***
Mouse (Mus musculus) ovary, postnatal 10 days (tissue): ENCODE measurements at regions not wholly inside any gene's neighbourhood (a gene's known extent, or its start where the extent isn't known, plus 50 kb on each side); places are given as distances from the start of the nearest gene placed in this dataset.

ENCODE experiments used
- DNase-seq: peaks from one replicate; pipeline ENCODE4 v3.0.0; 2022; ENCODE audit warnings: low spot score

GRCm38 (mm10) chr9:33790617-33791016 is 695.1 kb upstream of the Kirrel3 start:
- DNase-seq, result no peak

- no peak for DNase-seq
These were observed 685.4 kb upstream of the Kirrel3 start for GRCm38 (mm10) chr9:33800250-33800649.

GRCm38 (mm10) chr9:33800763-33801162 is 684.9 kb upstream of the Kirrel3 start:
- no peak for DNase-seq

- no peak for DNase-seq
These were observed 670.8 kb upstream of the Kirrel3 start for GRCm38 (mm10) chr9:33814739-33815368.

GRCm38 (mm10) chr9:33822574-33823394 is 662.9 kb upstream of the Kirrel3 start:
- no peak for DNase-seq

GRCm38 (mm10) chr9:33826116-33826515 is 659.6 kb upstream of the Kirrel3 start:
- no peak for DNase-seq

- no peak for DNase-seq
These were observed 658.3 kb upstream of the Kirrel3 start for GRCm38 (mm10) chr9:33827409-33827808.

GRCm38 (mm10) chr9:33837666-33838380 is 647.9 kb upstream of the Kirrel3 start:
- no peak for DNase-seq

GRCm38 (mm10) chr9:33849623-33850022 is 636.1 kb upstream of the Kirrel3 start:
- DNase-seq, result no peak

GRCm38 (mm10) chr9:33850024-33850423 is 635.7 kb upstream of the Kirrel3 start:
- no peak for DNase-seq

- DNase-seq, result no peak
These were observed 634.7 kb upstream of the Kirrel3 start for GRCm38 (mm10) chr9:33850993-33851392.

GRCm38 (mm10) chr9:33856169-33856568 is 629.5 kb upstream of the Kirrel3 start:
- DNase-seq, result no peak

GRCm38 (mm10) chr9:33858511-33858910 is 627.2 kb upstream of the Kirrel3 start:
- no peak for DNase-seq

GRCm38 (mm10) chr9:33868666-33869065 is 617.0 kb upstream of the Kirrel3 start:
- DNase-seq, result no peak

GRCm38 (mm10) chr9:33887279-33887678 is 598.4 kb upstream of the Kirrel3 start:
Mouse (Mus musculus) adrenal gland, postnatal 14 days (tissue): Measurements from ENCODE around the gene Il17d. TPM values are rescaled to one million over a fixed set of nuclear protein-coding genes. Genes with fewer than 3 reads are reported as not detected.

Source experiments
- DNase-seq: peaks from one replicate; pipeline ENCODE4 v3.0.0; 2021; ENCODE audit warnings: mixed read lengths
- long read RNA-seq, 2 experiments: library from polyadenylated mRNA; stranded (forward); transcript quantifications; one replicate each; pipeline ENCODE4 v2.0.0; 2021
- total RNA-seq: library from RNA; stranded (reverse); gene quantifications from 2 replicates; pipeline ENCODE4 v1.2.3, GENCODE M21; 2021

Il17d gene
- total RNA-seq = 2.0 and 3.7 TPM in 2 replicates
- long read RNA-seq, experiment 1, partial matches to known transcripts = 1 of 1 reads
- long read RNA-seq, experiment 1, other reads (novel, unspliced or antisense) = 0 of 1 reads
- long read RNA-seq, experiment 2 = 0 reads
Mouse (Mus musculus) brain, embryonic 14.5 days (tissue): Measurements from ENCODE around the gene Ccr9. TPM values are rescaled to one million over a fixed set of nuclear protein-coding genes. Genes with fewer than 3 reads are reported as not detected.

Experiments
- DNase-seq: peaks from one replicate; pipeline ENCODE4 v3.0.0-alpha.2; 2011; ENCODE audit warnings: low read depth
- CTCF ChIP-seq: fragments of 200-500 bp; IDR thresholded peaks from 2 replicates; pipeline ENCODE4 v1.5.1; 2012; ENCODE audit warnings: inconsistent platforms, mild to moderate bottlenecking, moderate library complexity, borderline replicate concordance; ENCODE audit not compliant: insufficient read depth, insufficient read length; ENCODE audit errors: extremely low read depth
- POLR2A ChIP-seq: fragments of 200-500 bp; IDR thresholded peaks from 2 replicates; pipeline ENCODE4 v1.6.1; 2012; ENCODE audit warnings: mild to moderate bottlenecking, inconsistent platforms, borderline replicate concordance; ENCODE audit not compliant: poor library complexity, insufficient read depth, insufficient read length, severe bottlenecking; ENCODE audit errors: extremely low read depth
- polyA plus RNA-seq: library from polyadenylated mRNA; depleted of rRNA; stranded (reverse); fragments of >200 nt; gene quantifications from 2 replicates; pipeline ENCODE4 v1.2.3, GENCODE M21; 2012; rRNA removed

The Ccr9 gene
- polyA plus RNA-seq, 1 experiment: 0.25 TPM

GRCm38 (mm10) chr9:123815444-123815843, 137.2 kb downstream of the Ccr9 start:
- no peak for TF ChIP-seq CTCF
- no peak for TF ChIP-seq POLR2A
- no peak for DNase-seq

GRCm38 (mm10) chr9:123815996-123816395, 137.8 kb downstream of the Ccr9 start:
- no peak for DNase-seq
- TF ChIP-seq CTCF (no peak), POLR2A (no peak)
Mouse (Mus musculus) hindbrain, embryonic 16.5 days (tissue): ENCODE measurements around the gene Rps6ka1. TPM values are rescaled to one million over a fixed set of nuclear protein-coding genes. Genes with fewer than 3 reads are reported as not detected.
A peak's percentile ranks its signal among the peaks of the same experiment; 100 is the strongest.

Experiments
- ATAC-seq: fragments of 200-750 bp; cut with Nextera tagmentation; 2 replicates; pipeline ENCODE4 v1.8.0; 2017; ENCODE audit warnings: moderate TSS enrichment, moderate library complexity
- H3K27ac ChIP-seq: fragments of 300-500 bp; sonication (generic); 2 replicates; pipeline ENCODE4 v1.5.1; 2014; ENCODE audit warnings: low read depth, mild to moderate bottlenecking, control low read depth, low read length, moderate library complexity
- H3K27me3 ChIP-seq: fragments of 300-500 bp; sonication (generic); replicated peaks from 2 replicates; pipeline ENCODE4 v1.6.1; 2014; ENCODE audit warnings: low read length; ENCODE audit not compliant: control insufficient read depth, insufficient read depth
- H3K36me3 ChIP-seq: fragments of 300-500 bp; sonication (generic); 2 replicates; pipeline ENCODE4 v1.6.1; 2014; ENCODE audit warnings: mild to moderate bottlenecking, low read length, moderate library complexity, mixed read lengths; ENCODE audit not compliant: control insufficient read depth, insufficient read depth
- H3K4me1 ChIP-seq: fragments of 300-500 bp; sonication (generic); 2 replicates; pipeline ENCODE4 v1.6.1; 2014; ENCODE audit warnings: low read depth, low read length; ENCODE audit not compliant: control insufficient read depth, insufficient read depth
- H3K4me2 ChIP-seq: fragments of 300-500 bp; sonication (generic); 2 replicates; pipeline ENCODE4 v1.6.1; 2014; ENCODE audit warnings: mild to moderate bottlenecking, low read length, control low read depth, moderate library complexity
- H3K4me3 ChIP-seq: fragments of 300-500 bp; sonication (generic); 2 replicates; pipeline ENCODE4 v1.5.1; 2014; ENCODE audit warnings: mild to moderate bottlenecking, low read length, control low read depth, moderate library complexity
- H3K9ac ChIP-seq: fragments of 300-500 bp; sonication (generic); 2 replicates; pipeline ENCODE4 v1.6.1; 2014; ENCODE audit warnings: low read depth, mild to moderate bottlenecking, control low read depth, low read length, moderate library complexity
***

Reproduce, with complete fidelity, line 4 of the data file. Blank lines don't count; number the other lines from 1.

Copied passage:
GRCm38 (mm10) chr9:33790617-33791016 is 695.1 kb upstream of the Kirrel3 start: